Another Look

Two men and two women at a restaurant.

I took this picture at a restaurant in my neighborhood. I’d like you to take a moment and mull the scene over in your head; have a look at the larger view for more nuance. How would you describe the relationships portrayed here, if you had to guess? What might you say about this scene other than “It’s a photo of four ridiculously good-looking young people?” (Trust me, the woman facing away was gorgeous too.)

Here’s one tidbit of information: the redhead with her back to us is about four months pregnant.

Now, what do you make of it?

Here’s a another data point: about five minutes after I took this picture, a fifth preposterously lovely young person appeared, pulled up a chair to the table, sat down and exchanged a more-than-casual kiss on the mouth with the guy in the blue shirt at left.

Oh, did I mention? The new arrival was a man.

As I ate my own meal, I eventually decided that the two women were a couple. That the man facing me was the brother of the woman at right, and that the man in the blue shirt was her friend. The two blonds had highly theatrical conversational styles, and I wondered whether they might both be performers of some sort.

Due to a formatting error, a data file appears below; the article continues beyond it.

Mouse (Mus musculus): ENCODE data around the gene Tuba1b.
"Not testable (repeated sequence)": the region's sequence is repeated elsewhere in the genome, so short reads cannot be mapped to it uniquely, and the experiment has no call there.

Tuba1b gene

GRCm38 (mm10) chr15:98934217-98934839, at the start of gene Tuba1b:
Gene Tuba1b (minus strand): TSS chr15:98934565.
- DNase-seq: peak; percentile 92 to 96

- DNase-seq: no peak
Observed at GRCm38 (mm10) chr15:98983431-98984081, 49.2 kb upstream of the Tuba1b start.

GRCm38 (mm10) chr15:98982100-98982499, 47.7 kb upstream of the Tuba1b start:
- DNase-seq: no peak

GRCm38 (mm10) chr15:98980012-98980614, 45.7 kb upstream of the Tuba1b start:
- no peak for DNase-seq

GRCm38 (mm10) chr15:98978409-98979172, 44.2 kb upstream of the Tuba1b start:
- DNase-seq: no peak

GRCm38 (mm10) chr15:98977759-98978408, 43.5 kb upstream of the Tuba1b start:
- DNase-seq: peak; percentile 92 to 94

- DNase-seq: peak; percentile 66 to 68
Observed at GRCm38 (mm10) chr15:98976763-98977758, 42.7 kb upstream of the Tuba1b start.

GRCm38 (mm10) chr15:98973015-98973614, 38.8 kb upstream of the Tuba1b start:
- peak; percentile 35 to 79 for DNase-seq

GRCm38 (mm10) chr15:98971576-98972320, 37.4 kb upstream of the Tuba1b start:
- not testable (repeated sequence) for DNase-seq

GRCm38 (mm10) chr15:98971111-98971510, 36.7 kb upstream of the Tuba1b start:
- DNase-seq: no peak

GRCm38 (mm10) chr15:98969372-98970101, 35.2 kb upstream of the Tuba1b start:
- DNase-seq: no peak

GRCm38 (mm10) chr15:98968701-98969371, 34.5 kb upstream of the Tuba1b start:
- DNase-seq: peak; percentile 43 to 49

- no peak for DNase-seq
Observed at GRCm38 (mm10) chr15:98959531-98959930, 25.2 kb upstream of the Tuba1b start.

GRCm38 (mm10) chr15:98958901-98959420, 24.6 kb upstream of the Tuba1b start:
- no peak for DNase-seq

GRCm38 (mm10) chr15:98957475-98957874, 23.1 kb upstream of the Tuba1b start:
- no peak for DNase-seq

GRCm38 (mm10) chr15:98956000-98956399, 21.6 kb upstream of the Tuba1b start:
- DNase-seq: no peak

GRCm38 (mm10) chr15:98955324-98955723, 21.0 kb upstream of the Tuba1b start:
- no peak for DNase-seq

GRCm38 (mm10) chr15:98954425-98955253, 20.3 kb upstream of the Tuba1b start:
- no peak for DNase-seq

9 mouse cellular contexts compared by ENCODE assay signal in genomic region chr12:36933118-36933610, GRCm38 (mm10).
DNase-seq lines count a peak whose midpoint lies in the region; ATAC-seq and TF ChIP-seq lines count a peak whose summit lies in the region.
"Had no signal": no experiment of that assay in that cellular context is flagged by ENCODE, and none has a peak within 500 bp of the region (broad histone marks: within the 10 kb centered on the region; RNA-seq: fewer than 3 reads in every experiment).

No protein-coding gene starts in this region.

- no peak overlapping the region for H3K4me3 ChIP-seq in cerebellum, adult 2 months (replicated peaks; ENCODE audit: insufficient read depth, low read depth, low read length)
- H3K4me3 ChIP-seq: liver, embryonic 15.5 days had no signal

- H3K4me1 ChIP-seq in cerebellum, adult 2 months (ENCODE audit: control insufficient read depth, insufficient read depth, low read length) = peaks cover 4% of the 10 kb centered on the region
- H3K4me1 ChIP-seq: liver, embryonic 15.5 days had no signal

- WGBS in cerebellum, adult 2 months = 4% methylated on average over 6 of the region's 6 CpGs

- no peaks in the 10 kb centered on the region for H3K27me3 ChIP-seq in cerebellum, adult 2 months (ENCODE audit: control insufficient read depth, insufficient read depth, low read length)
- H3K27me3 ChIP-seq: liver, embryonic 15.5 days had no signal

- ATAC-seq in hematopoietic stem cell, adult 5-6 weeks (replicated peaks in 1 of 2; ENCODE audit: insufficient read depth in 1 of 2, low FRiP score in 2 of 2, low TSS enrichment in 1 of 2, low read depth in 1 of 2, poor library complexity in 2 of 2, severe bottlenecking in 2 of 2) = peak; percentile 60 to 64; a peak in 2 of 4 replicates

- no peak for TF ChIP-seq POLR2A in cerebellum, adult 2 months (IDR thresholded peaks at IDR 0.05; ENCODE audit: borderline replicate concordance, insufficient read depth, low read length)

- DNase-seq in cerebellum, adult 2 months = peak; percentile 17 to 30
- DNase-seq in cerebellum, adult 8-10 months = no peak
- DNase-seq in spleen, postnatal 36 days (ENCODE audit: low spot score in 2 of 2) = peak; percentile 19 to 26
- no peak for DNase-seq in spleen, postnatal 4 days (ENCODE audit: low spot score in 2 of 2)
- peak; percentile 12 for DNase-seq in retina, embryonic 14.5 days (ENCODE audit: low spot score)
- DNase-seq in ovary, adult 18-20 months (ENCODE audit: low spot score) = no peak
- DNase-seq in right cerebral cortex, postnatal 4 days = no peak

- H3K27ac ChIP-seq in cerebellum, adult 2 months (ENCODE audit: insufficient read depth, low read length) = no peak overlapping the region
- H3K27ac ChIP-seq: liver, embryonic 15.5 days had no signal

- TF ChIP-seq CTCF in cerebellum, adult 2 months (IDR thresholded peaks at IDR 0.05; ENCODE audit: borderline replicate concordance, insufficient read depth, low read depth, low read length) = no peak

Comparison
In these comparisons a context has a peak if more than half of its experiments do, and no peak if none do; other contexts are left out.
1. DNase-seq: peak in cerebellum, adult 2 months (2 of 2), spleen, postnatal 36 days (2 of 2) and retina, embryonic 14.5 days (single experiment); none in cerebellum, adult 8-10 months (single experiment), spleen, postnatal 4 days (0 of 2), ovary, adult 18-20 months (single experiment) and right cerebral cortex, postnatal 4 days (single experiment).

This, of course, could be just as wrong as my default impression—which was that I was seeing two heterosexual couples on a double date, every qualifier of which was incorrect.

First impressions are a powerfully useful tool, but they can also lead you seriously astray unless you remain open to new information. (For what it’s worth, watching the man-in-blue’s behavior before the arrival of his lover, I was already questioning my first take.) Quick and broad characterization of people and relationships is only productive when your window for decision-making is extremely narrow and urgent. In other circumstances, it is simply lazy stereotyping and may even lead to harmful prejudice.

People are more complicated and interesting and beautiful than a first impression can convey. Give them a chance to unfold their story to you.


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3 Responses to Another Look
  1. Dale
    June 24, 2011 | 2:08 pm

    :-) It’s so fun to be wrong. I wish I could remember that more often: it might help me hold less tight to being right!

  2. angel
    June 25, 2011 | 2:56 pm

    so true c’:

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